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Pap screening: A simple test that can save your life

GUEST COLUMN: Dr. Carol Neuman, obstetrics and gynecology physician at Mercy Women’s Health Center in Janesville.

The Pap test, also called a Pap smear, checks for changes in the cells of your cervix. The cervix is the lower part of the uterus (womb) that opens into the vagina (birth canal). The Pap test can tell if you have an infection, abnormal (unhealthy) cervical cells, or cervical cancer.

A Pap test can save your life. It can find the earliest signs of cervical cancer. If caught early, the chance of curing cervical cancer is very high. Pap tests also can find infections and abnormal cervical cells that can turn into cancer cells. Treatment can prevent most cases of cervical cancer from developing.

Getting regular Pap tests is the best thing you can do to prevent cervical cancer. In fact, regular Pap tests have led to a major decline in the number of cervical cancer cases and deaths.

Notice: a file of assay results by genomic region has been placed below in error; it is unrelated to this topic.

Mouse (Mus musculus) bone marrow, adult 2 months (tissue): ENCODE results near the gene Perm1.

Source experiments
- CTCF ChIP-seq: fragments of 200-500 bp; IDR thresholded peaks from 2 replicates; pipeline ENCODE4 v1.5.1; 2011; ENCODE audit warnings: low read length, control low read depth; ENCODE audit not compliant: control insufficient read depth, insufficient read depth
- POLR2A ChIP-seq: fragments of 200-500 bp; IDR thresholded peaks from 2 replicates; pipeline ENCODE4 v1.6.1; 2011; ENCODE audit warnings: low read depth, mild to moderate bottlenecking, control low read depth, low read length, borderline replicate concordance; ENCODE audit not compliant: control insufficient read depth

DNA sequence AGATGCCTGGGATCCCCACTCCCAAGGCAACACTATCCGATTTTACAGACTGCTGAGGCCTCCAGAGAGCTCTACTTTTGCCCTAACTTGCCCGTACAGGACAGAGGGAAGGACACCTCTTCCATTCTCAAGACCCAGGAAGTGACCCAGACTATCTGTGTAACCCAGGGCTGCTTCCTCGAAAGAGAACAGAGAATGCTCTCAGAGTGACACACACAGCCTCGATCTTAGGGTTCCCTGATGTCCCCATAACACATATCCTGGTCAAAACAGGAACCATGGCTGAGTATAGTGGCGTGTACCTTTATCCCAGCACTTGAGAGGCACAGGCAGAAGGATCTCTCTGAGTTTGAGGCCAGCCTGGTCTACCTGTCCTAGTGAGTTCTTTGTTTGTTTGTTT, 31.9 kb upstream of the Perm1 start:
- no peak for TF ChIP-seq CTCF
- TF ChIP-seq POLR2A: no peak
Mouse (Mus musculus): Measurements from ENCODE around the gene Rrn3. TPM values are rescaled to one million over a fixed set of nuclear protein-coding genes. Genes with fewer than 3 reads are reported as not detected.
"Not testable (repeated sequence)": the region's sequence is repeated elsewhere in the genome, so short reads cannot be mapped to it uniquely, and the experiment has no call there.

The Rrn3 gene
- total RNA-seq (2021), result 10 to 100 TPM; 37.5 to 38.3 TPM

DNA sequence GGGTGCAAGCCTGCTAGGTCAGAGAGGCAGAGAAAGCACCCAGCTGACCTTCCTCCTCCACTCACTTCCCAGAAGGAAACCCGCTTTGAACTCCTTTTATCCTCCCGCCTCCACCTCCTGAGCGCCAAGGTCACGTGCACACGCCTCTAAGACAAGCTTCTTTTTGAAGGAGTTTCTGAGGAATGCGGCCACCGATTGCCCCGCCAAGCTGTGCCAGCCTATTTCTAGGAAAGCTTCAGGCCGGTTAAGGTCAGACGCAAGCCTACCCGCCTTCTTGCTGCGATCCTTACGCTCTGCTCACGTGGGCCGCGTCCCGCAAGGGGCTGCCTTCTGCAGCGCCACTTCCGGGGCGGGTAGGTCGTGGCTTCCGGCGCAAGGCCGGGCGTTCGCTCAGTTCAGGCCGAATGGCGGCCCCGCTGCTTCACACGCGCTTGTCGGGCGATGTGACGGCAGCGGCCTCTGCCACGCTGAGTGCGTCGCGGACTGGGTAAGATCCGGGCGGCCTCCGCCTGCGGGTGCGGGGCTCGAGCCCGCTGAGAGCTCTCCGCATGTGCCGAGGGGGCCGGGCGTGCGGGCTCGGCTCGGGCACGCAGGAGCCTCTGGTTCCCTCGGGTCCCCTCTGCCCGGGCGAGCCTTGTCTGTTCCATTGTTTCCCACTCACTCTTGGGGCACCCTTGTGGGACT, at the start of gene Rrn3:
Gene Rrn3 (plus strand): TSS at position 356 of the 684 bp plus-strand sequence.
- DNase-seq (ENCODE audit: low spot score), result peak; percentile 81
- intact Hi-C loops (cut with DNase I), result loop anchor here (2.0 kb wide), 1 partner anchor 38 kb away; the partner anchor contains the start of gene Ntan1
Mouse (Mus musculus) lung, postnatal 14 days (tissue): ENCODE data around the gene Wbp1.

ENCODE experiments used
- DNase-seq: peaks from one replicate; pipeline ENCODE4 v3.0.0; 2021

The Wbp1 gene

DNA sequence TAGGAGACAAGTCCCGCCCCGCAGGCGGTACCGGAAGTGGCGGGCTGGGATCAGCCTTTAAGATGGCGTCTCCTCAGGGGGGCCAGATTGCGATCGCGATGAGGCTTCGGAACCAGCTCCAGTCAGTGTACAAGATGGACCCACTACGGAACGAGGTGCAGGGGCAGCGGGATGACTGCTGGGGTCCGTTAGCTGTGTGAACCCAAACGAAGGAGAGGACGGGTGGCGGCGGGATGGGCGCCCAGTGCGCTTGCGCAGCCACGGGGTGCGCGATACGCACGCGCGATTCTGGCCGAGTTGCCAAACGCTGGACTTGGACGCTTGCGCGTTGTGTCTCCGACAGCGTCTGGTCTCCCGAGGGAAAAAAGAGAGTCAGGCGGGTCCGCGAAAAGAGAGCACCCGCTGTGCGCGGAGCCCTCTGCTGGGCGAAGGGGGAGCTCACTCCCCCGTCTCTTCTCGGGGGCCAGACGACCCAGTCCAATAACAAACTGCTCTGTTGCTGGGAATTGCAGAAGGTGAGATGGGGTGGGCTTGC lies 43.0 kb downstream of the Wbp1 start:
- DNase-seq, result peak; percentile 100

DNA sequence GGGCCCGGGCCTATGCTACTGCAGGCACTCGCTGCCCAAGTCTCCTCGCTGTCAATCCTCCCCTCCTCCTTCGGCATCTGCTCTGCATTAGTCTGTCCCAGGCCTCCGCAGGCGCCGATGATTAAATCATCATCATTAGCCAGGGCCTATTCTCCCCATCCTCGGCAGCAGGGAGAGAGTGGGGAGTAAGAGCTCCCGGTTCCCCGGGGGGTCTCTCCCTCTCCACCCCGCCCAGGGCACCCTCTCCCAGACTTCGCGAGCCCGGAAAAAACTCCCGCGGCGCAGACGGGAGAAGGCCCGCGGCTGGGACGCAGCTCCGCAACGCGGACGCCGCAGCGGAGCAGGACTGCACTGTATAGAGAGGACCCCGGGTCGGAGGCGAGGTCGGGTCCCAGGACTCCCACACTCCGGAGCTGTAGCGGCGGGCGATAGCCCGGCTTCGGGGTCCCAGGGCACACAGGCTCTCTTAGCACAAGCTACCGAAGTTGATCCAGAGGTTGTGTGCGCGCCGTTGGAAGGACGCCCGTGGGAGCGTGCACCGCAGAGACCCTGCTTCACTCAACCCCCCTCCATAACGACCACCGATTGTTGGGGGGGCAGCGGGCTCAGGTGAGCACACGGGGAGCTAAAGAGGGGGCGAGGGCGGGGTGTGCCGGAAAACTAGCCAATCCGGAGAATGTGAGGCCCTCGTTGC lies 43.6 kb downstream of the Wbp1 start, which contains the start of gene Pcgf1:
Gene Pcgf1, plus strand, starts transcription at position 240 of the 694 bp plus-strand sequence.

It is important for all women to have Pap tests, along with pelvic exams, as part of their routine health care. You need a Pap test if you are 21 years or older.

Women who have gone through menopause (when a woman’s periods stop) still need regular Pap tests. Women ages 65 and older can talk to their doctor about stopping after at least three normal Pap tests and no abnormal results in the last 10 years.

GUEST COLUMN: Dr. Carol Neuman, obstetrics and gynecology physician at Mercy Women's Health Center in Janesville.

For more information, talk to your doctor or visit www.womenshealth.gov. For more information about Mercyhealth, visit MercyHealthSystem.org.